Many of you know that Emily has Chron’s disease. About 1.5 million people in America have been diagnosed with Chron’s disease or something similar. My guess is that many more are out there undiagnosed.
After seeing a nutritionalist we learned that our nutrition is much more complicated than we thought! One big culprit is GLUTEN. When we first learned about this, there weren’t many gluten free products out there. Remind me to tell you about the gluten free, dairy free pizza we attempted to make when we first started. Not good. Now, you can find gluten free products in just about any store or restaurant. Products that were already gluten free boast on their packaging that they are GLUTEN FREE.
During our trip to California this summer we picked up some pastries to take to a friends house. They were pleasantly surprised by it and informed us that the pastries from this bakery are made with a wheat that was processed the “old-fashioned” way and many people who are intolerant to gluten can eat it without problems.
So I dug deeper. Turns out the early days of wheat production was stone milling. This process took a long time and was pretty involved. Over time, like many things, a new way to process wheat was discovered. A faster and more efficient way. Turns out faster is not always better. For the sake of efficiency in time and shelf life, certain parts of the wheat grain is thrown out and additives take their place. This is believed by people in the medical profession to attribute to many digestive issues.
So wheat is villainized, as is rice, but I’ll save my rice speech for another day. Turns out the process is the problem. Looks like we are to blame. Perhaps there are other things in life that require a slow process for good results.
For our children, we want them to have an advantage in life, be well-rounded, grow up quickly. I have heard from some educators that the expectations for reading in Kindergarten is too much. It’s wonderful to have an early reader, but it’s not the end of the world if your 5 year old can’t read well. Sometimes significant milestones of childhood may be passed over to get ahead. Perhaps this is where compassion is lost. The recognition of our society is redirected toward a focus on personal success.
When I went to college my parents handed me a savings account that they had started when I was a kid. It wasn’t a lot, but I felt grateful. Now, it is the norm to pay for your child to go to college. A popular mindset is to provide for them so they can focus on school and not have to work. I can’t help but wonder if that good intention is disrupting the process. The process that tells you nothing in life comes free. The value of the dollar is gone. Entitlement is the diagnosis and after college I hear from high school and college counselors that the “work your way up” mindset is rare.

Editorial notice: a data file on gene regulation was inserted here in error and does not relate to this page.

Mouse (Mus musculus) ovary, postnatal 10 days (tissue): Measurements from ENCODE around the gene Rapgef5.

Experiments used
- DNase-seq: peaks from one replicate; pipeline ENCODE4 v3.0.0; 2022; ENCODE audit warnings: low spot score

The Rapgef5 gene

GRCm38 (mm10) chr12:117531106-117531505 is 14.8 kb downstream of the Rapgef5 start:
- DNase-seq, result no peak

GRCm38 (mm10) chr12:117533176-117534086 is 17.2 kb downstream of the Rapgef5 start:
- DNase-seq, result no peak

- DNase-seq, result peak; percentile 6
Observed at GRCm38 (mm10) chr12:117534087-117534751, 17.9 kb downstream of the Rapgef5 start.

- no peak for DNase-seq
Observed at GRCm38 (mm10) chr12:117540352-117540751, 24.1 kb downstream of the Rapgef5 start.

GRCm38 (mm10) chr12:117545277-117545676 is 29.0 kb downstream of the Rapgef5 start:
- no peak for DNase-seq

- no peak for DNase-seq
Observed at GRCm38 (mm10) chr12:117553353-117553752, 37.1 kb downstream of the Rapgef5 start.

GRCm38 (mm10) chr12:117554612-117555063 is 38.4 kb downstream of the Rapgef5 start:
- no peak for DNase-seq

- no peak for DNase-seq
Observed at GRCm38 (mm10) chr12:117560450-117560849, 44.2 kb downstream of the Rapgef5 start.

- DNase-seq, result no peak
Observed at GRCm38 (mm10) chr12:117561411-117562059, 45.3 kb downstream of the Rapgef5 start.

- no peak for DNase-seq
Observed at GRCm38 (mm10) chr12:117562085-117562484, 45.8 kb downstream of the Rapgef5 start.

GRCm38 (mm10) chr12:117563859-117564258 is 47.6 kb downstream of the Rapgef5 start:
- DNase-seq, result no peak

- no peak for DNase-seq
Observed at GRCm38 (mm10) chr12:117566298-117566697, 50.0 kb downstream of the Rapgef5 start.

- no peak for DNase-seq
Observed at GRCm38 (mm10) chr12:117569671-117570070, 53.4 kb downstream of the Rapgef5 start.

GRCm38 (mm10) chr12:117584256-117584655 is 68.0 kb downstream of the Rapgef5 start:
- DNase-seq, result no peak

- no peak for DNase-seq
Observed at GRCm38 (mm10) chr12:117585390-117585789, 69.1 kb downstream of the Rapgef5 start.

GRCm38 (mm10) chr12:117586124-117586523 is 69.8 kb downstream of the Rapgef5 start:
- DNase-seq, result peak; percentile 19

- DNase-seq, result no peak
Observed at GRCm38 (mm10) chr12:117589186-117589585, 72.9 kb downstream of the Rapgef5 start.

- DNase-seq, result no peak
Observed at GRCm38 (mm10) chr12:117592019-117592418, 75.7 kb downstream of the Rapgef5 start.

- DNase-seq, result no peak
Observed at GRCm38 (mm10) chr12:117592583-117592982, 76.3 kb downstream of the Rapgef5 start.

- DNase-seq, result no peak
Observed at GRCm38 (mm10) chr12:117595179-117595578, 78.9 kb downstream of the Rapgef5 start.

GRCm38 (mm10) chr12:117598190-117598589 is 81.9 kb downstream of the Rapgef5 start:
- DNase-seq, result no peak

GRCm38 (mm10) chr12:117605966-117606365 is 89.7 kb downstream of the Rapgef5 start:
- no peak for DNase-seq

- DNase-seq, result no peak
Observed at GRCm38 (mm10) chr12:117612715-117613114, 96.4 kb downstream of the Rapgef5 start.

My parents tell me of their start in marriage. Homemade dinner table, sardines and rice for dinner, twin mattress in a tiny apartment. They did what they had to do to get on their feet and build their family and earn all that they have. Now, most couples want to make sure they have a home before they are married, or at least a nice condo. They want their careers to be established and finances to be comfortable before they begin their journey. I wonder if more couples worked together to build their lives as a team, would divorce rates be lower? The process of working together is replaced with two established individuals just living together. It’s a lot easier to part ways when the going gets tough.
What other areas of life have we skipped the process for the sake of efficiency? We save on time and resources, but we might be skipping over some very important foundational byproducts of the process. Our world is fast paced. It has never changed so rapidly day-to-day in the history of our world. It’ll be easy to skip out on the process of so many things, but we need to step back and evaluate what we might be missing out on for the sake of efficiency. Sometimes we need a slow process for good results. -jason